Starting this weekend, the mental health component of the New York Safe Act, the state's new gun control law, kicks in. It will require mental health care providers to notify law enforcement officials if they know of anyone who could be a danger to themselves or others. Law enforcement then compares names to gun registration databases, and if there's a match, confiscate guns or revokes a pistol permit. While many mental health professionals are say they are ready for the paperwork, they aren't convinced it will do any good.
The New York State Senate has included raising the state’s minimum wage in its one-house budget resolution. But that’s not necessarily a signal that a wage increase is moving forward in the state spending plan.
Second Amendment rights advocates, who have held rallies in Albany recently, are not the only group upset with portions of the state’s recently enacted gun law. Some people with mental illnesses believe the law unfairly stigmatizes them.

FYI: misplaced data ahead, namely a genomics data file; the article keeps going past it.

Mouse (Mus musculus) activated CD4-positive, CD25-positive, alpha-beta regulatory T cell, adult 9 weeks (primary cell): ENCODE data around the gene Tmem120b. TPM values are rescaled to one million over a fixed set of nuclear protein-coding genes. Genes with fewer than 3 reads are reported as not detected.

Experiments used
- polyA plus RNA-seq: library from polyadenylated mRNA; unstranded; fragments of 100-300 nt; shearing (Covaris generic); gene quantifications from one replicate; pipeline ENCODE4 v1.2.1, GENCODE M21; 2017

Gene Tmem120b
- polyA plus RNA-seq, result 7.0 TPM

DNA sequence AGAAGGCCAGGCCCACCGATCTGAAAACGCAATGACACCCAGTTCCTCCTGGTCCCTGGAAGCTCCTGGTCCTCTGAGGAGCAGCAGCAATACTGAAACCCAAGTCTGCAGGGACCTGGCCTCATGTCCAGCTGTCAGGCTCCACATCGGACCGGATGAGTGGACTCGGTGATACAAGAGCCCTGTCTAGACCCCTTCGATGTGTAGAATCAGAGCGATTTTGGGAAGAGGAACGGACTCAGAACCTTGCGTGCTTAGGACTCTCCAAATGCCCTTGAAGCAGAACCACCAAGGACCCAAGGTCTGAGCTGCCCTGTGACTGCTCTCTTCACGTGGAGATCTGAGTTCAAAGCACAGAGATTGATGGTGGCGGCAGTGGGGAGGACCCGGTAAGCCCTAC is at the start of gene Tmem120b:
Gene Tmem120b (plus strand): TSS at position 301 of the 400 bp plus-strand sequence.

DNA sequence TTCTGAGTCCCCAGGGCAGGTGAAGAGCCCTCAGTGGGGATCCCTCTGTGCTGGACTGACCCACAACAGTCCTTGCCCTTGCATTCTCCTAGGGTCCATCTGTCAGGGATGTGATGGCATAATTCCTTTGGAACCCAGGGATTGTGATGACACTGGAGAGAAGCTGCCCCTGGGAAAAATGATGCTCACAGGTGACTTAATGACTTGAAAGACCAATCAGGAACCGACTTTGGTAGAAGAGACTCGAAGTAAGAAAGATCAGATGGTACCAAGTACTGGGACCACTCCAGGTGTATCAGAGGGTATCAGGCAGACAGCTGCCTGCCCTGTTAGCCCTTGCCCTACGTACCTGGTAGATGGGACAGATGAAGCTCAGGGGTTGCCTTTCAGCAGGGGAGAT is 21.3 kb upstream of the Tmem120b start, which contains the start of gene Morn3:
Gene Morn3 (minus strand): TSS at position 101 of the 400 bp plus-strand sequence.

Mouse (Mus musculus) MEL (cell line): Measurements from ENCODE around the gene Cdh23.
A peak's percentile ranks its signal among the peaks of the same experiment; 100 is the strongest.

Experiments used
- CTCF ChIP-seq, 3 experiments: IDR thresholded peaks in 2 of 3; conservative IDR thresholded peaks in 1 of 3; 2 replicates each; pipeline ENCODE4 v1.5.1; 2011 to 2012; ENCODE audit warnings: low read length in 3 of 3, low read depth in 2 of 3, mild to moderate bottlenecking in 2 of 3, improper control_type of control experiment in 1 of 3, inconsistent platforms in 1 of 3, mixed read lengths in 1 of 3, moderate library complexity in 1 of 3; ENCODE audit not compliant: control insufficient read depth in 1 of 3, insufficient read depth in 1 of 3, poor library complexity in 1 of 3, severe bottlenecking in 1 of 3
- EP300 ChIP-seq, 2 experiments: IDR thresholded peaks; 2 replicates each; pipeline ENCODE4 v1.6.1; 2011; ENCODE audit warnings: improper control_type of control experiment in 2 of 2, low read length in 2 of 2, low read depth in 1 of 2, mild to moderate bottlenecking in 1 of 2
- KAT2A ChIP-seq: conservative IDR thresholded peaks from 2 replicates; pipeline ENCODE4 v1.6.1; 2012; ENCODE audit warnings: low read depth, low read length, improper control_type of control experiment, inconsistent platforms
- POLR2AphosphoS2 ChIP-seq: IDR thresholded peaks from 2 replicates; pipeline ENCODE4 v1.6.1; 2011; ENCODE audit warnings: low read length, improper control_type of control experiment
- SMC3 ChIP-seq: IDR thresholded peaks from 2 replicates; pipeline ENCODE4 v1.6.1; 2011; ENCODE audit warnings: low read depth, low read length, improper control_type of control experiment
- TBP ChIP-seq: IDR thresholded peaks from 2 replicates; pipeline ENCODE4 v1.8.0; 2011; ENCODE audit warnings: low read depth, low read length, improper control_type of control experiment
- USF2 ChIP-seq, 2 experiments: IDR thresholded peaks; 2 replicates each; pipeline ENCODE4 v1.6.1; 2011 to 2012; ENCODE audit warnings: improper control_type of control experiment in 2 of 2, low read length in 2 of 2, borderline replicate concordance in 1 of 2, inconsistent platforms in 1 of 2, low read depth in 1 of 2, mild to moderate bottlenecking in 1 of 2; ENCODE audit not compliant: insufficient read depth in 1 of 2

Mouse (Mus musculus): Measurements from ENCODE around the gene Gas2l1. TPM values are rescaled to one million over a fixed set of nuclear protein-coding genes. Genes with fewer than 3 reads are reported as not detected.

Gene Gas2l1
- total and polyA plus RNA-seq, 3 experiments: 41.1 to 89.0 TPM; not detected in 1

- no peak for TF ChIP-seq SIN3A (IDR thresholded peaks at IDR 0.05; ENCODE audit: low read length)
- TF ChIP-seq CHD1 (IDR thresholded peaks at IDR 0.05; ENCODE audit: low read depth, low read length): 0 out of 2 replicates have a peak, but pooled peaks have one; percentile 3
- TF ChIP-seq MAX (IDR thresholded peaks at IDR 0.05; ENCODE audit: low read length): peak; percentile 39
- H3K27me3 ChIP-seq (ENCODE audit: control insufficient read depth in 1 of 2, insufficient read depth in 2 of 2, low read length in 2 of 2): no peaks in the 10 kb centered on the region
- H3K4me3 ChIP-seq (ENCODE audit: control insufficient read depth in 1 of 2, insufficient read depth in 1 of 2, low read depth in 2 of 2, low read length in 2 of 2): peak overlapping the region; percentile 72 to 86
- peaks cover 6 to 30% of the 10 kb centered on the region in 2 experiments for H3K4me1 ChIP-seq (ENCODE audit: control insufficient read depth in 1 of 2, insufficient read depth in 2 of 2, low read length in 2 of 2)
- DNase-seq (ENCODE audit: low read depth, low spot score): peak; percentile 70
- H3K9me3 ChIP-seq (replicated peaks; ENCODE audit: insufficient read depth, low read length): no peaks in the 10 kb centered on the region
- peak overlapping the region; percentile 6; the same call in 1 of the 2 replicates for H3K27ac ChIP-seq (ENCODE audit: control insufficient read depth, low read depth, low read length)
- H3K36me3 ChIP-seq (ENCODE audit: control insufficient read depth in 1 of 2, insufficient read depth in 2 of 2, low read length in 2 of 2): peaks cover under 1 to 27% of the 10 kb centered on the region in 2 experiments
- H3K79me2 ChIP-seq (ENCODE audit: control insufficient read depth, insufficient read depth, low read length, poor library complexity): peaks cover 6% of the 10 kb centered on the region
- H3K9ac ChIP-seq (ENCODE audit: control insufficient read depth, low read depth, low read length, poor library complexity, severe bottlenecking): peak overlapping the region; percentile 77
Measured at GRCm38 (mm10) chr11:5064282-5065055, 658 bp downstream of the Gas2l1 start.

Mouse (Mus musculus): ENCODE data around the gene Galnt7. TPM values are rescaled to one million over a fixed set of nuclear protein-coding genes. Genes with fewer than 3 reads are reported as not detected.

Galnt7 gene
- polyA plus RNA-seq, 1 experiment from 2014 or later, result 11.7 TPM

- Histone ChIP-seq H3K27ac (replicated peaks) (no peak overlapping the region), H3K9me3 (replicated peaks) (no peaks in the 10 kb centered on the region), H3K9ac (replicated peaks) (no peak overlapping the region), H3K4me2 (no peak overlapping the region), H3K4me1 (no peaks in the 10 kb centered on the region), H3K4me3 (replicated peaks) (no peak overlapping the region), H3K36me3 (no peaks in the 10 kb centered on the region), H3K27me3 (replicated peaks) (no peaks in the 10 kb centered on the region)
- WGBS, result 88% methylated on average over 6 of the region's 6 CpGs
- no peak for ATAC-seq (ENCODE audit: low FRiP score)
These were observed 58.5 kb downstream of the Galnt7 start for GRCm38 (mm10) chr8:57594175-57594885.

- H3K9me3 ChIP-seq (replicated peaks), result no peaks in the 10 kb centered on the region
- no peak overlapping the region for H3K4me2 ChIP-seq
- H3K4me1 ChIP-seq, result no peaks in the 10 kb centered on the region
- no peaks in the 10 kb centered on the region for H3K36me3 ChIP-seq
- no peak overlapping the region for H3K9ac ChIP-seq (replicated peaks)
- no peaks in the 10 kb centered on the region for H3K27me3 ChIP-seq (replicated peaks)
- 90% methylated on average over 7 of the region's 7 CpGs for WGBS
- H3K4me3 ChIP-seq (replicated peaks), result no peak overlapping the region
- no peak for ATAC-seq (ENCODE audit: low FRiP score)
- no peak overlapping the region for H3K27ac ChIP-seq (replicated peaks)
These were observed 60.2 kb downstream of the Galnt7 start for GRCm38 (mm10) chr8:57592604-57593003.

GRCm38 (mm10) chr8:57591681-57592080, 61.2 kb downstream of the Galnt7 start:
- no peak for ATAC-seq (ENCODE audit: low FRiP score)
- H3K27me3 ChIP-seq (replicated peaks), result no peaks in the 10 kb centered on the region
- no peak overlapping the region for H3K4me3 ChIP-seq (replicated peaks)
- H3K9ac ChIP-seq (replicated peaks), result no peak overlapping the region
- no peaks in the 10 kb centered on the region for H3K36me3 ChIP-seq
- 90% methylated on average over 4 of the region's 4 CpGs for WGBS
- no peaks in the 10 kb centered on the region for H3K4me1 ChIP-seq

The Onondaga County Sheriff's Department has received the go-ahead to do whatever necessary to ease the pistol permit backlog that's mushroomed in central New York, because of the dramatic increase of the number of permit applications coming into the Syracuse office.
Onondaga County is the latest county government in New York state to call on Albany to repeal the SAFE Act. The county legislature voted Tuesday to ask the state to scrap the new state law, which Gov. Andrew Cuomo has called the toughest gun control law in the country.
There was an almost constant collecting of index cards in Hendricks Chapel Tuesday evening, each containing a question on the issue of gun violence in America. The questions were for five panelists participating in what was billed by Syracuse University as a discussion, not a debate, on gun violence in America.